The survey, called CRO Industry Global Compensation Survey 2012, revealed a 12.5% turnover rate among all CRO positions, which included a 29% turnover rate for CRAs (clinical research associates) in the US, compared to 22% in 2011, and a 41% turnover rate for project managers outside of the US, compared to 14% in 2011.
Judy Canavan -- a principal at HR+Survey Solutions, which conducted the survey -- told Outsourcing-Pharma.com that she “cannot say exactly why” there was such a high turnover rate in 2012 for project managers outside the US. But she noted that CRAs “tend to have the highest turnover. In many cases, these employees ‘work from home’ but spend much of their time away from home at the clinical sites.
“My understanding is that employees will switch jobs for a variety of reasons including location of the study (if they prefer the location of the study to which they will be assigned), nature of the study, pay, and promotions,” she added.
The use of signing bonuses and the lack of retention bonuses may be a key indicator. CROs reported using signing bonuses to lure new talent in 65% of the cases, though only 29% used retention bonuses.
“While the numbers may bounce around a bit from year to year and job to job, the overall take away is that the market for talent is hot and seems to stay that way – despite the economy,” Canavan said.
Involuntary turnover rates for nearly all data managers, CRAs and project managers between 2010 and the latest survey also decreased.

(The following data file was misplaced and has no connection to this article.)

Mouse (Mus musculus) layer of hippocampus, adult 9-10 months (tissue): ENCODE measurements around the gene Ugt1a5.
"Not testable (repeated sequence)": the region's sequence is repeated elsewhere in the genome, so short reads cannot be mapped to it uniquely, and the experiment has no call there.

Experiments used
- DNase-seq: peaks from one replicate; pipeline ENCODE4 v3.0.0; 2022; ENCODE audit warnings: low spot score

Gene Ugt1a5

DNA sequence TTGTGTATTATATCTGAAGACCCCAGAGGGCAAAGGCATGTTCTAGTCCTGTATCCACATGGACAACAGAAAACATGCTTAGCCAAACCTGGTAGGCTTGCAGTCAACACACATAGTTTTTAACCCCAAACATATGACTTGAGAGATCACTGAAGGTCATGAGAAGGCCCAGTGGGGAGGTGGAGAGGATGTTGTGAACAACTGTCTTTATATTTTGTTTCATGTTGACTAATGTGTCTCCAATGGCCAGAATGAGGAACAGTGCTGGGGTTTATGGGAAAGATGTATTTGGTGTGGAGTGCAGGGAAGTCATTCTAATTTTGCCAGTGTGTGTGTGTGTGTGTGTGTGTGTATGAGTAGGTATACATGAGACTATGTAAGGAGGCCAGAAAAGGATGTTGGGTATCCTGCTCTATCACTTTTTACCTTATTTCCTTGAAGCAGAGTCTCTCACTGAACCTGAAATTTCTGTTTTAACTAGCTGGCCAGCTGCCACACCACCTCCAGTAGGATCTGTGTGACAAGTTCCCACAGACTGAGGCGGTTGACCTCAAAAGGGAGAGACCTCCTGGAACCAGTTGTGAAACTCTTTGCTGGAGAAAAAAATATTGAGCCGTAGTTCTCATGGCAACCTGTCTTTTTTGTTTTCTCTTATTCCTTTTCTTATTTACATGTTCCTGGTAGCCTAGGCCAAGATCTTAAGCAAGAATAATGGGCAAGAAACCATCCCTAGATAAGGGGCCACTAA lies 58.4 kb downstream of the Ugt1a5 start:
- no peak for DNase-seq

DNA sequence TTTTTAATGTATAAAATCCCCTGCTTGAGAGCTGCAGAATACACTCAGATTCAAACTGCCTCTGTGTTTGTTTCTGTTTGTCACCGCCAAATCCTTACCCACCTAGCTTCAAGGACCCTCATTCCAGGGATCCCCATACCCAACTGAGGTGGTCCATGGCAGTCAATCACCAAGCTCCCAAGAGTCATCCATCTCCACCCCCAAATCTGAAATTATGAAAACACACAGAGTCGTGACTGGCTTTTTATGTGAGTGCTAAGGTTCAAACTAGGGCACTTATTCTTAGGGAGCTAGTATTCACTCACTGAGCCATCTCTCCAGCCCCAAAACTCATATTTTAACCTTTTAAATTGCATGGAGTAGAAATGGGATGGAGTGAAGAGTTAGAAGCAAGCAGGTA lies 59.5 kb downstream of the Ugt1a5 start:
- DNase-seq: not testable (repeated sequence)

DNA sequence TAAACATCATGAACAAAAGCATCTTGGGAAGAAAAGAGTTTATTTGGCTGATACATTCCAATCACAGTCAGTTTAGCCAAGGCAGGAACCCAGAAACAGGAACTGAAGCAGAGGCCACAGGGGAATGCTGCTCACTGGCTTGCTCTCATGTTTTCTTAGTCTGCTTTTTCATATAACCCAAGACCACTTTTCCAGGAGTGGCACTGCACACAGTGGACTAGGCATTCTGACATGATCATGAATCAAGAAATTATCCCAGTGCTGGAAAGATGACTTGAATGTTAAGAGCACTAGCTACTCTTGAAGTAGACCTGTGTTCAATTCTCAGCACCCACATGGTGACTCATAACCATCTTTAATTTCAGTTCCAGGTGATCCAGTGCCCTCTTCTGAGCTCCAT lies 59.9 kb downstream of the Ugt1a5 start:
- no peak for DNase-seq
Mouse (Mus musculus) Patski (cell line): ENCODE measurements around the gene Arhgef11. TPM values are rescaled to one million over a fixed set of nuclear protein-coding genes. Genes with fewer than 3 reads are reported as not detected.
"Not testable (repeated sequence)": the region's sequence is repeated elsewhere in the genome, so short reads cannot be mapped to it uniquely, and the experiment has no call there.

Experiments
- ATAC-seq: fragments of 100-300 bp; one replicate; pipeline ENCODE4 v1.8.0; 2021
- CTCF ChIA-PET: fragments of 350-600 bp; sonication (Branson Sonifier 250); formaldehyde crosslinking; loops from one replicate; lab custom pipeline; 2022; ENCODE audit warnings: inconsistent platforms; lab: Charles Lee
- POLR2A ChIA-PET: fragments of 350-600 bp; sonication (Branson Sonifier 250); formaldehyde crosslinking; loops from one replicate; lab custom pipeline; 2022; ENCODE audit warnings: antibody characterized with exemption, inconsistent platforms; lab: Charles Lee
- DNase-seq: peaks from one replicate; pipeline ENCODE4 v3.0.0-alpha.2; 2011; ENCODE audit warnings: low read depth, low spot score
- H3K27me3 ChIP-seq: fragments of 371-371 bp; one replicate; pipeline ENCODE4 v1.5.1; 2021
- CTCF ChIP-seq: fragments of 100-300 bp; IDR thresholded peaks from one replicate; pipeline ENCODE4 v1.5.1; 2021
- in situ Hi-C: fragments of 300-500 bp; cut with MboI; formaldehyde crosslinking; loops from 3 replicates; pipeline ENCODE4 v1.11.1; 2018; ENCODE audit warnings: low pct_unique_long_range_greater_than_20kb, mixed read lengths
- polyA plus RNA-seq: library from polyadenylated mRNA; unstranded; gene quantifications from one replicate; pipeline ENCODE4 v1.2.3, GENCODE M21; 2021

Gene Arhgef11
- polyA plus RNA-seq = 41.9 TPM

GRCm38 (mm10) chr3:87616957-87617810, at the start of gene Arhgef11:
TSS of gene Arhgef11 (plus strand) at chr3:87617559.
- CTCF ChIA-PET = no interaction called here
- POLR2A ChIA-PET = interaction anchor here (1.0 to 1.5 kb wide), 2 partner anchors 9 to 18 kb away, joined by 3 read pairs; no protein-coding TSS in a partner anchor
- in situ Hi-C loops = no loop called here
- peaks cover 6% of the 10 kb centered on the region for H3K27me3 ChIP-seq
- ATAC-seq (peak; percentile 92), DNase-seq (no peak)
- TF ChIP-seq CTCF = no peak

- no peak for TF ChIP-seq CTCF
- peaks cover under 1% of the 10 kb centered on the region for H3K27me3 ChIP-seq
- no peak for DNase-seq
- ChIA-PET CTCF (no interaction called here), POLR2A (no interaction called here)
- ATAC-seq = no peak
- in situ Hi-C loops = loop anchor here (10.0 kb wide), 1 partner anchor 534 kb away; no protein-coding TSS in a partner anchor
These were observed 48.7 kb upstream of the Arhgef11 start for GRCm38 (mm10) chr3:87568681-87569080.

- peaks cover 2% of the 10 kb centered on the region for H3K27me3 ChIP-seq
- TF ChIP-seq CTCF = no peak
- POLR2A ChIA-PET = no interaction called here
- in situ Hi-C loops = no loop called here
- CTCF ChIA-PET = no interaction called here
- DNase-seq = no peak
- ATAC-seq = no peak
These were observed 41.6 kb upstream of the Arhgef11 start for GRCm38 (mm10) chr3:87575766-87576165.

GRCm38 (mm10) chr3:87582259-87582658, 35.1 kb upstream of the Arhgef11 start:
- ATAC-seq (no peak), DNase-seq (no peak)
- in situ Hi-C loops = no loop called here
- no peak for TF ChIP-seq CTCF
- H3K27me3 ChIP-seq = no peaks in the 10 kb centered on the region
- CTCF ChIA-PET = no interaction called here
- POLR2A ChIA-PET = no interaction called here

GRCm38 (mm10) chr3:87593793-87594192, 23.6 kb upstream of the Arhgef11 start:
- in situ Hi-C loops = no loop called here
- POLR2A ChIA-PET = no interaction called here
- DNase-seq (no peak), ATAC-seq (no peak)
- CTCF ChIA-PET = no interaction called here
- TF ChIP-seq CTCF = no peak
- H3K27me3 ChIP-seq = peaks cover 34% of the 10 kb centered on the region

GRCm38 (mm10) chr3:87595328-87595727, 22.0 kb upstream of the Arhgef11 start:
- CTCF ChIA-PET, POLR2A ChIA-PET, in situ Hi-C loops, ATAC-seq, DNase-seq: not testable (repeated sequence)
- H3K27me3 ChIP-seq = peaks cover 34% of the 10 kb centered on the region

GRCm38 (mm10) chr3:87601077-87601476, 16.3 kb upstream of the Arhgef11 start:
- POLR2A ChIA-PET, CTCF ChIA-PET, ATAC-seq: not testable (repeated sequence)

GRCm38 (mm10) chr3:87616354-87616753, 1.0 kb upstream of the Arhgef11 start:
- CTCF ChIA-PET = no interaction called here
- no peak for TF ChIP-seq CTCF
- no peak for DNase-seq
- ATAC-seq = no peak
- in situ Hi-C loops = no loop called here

Information was submitted by 17 CROs on compensation data across 34 countries, with industry regulars such as Parexel, PharmaNet, PPD, PRA International and Rho participating.
In addition, the survey found that annual incentives and projected LTI (long-term incentive) levels were lower for CROs as compared to other industries, especially for industry executives. CRO executives with salaries of $250,000 were eligible for, on average, a target annual incentive of 26% of their salary and an LTI of 35%, while similar executives in other industries were eligible for annual incentives and LTIs of 44% and 51%, respectively.
And while the majority of executives were up for bonuses in 2012, only 50% actually received them.
“This should send a strong message to CRO executives who have the opportunity to implement strategic solutions, including increasing the use of performance based incentives, to retain and motivate talent without having to increase fixed costs,” said Canavan.